I arrived back at Geronimo (mile 94.8) at 31:06 with less than an hour cushion on the cut-offs.  The two guys were still there.  I didn’t stay long, just ate quickly and refilled.  We all left together.  I had caught up.   As we made the two mile very rough dirt road trek to the Webber trail, a terrible deep blister had formed on my forefoot.   I decided that I needed to stop, see how bad it was, and clean the foot.  The guys disappeared ahead.   After I did the best I could for the foot, the girl runner had caught up. She went ahead and I kept her in my sights even as we began the terrible climb up Webber Trail to the top of the rim.  I looked forward to this climb but it was longer and steeper than expected.  The switch-backs were steep and never-ending.  I wish I would have counted how many there were.   Another woman runner appeared below and caught up to me.  She explained that there were two more runners behind.

I considered that it was quite possible that I would finish in last place. (DFL).  That would be pretty cool.  But I looked far down the mountain and could not see any more runners below.  The two women teamed up and ran the rest of the way together.   I was struggling, but ate more, and took yet another pain killer, and soon could push the pace again.

Finally we reached the top together.  We had reached the 100-mile mark at 33 hours.  But there was still six more miles to go.  It was all downhill, how hard could that be?   Well, it turned out to be by far the hardest section of the course.   The trail down the other side of the rim consisted of endless switch backs, but the trail was the most rugged, nasty loose rock section that I had ever run.   I considered that I would never even want to run this section in training.  The trail was narrow and nasty bushes pushed out into the trail that scratched up the legs and arms.

The final descent down the Donahue Trail

Despite this nastiness, my pace was good and I quickly caught up with the two guys.  We talked about how cruel this finish was.  I became angry about it.   I could not see the point of it.  First, it made the course more than 100 miles.  There were plenty of adjustments that could be made to make the course the standard 100.  Second, this finish is just cruel.  The terrible rocks started to rip away at any forming blisters.   As I finally saw the Pine trailhead come into view (our start point) something ripped in my forefoot deeply, the pain shot up like crazy, and I could hardly walk.   I stopped, took off the shoe and tried to consider what to do.  The guys caught up, talked to me, and then went on ahead.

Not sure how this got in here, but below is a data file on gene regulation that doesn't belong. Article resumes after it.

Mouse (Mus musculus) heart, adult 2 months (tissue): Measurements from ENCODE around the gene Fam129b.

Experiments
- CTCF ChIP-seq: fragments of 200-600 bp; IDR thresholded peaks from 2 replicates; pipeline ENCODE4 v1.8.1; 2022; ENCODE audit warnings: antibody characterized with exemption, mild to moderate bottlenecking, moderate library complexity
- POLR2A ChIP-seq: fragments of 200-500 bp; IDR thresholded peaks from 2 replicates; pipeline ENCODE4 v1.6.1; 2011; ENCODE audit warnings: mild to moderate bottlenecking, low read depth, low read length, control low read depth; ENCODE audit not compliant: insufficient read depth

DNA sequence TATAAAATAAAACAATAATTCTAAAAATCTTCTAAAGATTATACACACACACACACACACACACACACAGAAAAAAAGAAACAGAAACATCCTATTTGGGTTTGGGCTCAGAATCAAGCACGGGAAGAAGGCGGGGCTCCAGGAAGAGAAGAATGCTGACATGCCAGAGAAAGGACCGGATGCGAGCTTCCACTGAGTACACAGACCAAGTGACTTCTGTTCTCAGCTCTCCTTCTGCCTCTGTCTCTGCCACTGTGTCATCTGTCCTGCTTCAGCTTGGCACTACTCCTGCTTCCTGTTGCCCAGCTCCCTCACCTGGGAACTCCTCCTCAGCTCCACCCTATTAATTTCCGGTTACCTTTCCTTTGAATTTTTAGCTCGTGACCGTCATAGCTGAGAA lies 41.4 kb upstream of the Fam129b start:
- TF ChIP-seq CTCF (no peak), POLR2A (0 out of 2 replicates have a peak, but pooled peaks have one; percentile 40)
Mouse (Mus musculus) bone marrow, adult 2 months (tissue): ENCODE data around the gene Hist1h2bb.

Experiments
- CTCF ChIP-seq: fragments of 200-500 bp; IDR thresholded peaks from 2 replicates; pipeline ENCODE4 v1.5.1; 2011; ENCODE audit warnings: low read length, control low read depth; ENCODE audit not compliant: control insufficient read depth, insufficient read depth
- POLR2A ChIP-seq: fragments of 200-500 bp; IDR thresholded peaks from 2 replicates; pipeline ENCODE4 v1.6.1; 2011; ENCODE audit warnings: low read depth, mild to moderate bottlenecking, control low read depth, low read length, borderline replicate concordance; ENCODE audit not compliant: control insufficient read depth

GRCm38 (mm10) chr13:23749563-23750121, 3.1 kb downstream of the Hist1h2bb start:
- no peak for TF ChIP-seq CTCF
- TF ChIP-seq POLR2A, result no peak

My car was in sight, so I limped to my car, retrieved some tape and a thick clean sock, and went to work.  Once finished, it felt much better, keeping the deep blister in place.  As I started out for the two miles of pavement into town, the lady runners appeared.   We ran together for a little while, but I knew I could run faster and didn’t want to risk being DFL.   My pace was strong and I almost caught up to the guys.  But then the finish came with a few people left to cheer at the finish.   I crossed the line feeling good at 35:11, certainly my slowest 100-mile finish ever.

I was satisfied.  I could have quit many times.  I had faced some terrible lows, but kept going and came out of them.   How hard is Mogollon Monster 100?  For me, it was the toughest 100 I had ever run, not because of the 18,000 feet of climbs, but because of the terrible rugged nature of the trails.   I believe in ranking 100s, it is tougher than both Plain 100 and H.U.R.T 100.

Will I run this one again? That is very unlikely.  Two reasons:  The length needs to be fixed to be 100 miles.  Second, the finish seems unfair. But perhaps Jeremy wants this to be one of the toughest races ever.  He certainly has worked hard to make this a great, tough race.  The volunteers were numerous and amazing.  The course markings were pretty much idiot-proof this year, in fact too many markings.

Of the 47 starters, I came in 19th.  Amazing!  Only 23 finished.  So “buyer beware.”  If you sign up to run Mogollon Monster 100, prepare yourself for a tough adventure run, not a 100-mile race.  If you like rough challenges, this run may be for you.  I’m glad I did it once and actually did finish.  This was my 58th 100-mile finish.